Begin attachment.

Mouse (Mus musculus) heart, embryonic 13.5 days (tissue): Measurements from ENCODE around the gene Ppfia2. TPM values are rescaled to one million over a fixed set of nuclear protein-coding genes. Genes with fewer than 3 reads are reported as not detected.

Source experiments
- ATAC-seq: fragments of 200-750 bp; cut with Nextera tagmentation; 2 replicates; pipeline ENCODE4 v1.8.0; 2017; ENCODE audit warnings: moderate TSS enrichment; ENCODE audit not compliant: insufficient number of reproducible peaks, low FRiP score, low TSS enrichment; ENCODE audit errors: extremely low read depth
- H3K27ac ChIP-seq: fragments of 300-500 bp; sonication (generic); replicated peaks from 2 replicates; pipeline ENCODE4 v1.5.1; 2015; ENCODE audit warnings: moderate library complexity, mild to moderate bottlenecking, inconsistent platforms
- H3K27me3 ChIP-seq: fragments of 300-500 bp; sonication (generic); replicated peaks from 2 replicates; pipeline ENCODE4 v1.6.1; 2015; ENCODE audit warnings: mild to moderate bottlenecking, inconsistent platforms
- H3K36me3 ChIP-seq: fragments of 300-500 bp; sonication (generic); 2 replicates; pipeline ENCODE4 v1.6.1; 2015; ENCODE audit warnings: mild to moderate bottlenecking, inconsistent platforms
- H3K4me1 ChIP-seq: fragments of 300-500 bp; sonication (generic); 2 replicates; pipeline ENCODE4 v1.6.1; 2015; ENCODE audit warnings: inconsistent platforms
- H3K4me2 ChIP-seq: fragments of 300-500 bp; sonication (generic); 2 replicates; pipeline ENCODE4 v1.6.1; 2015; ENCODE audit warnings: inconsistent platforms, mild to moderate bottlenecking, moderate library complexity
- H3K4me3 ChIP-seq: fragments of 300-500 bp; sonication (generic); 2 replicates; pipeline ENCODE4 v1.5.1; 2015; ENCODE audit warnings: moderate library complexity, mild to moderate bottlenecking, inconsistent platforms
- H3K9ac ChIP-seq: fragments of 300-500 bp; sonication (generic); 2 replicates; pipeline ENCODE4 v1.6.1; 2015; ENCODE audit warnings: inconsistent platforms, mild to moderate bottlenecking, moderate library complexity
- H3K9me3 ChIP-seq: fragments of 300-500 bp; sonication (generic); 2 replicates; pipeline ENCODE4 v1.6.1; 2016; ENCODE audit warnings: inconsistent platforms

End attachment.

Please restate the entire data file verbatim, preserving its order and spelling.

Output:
Mouse (Mus musculus) heart, embryonic 13.5 days (tissue): Measurements from ENCODE around the gene Ppfia2. TPM values are rescaled to one million over a fixed set of nuclear protein-coding genes. Genes with fewer than 3 reads are reported as not detected.

Source experiments
- ATAC-seq: fragments of 200-750 bp; cut with Nextera tagmentation; 2 replicates; pipeline ENCODE4 v1.8.0; 2017; ENCODE audit warnings: moderate TSS enrichment; ENCODE audit not compliant: insufficient number of reproducible peaks, low FRiP score, low TSS enrichment; ENCODE audit errors: extremely low read depth
- H3K27ac ChIP-seq: fragments of 300-500 bp; sonication (generic); replicated peaks from 2 replicates; pipeline ENCODE4 v1.5.1; 2015; ENCODE audit warnings: moderate library complexity, mild to moderate bottlenecking, inconsistent platforms
- H3K27me3 ChIP-seq: fragments of 300-500 bp; sonication (generic); replicated peaks from 2 replicates; pipeline ENCODE4 v1.6.1; 2015; ENCODE audit warnings: mild to moderate bottlenecking, inconsistent platforms
- H3K36me3 ChIP-seq: fragments of 300-500 bp; sonication (generic); 2 replicates; pipeline ENCODE4 v1.6.1; 2015; ENCODE audit warnings: mild to moderate bottlenecking, inconsistent platforms
- H3K4me1 ChIP-seq: fragments of 300-500 bp; sonication (generic); 2 replicates; pipeline ENCODE4 v1.6.1; 2015; ENCODE audit warnings: inconsistent platforms
- H3K4me2 ChIP-seq: fragments of 300-500 bp; sonication (generic); 2 replicates; pipeline ENCODE4 v1.6.1; 2015; ENCODE audit warnings: inconsistent platforms, mild to moderate bottlenecking, moderate library complexity
- H3K4me3 ChIP-seq: fragments of 300-500 bp; sonication (generic); 2 replicates; pipeline ENCODE4 v1.5.1; 2015; ENCODE audit warnings: moderate library complexity, mild to moderate bottlenecking, inconsistent platforms
- H3K9ac ChIP-seq: fragments of 300-500 bp; sonication (generic); 2 replicates; pipeline ENCODE4 v1.6.1; 2015; ENCODE audit warnings: inconsistent platforms, mild to moderate bottlenecking, moderate library complexity
- H3K9me3 ChIP-seq: fragments of 300-500 bp; sonication (generic); 2 replicates; pipeline ENCODE4 v1.6.1; 2016; ENCODE audit warnings: inconsistent platforms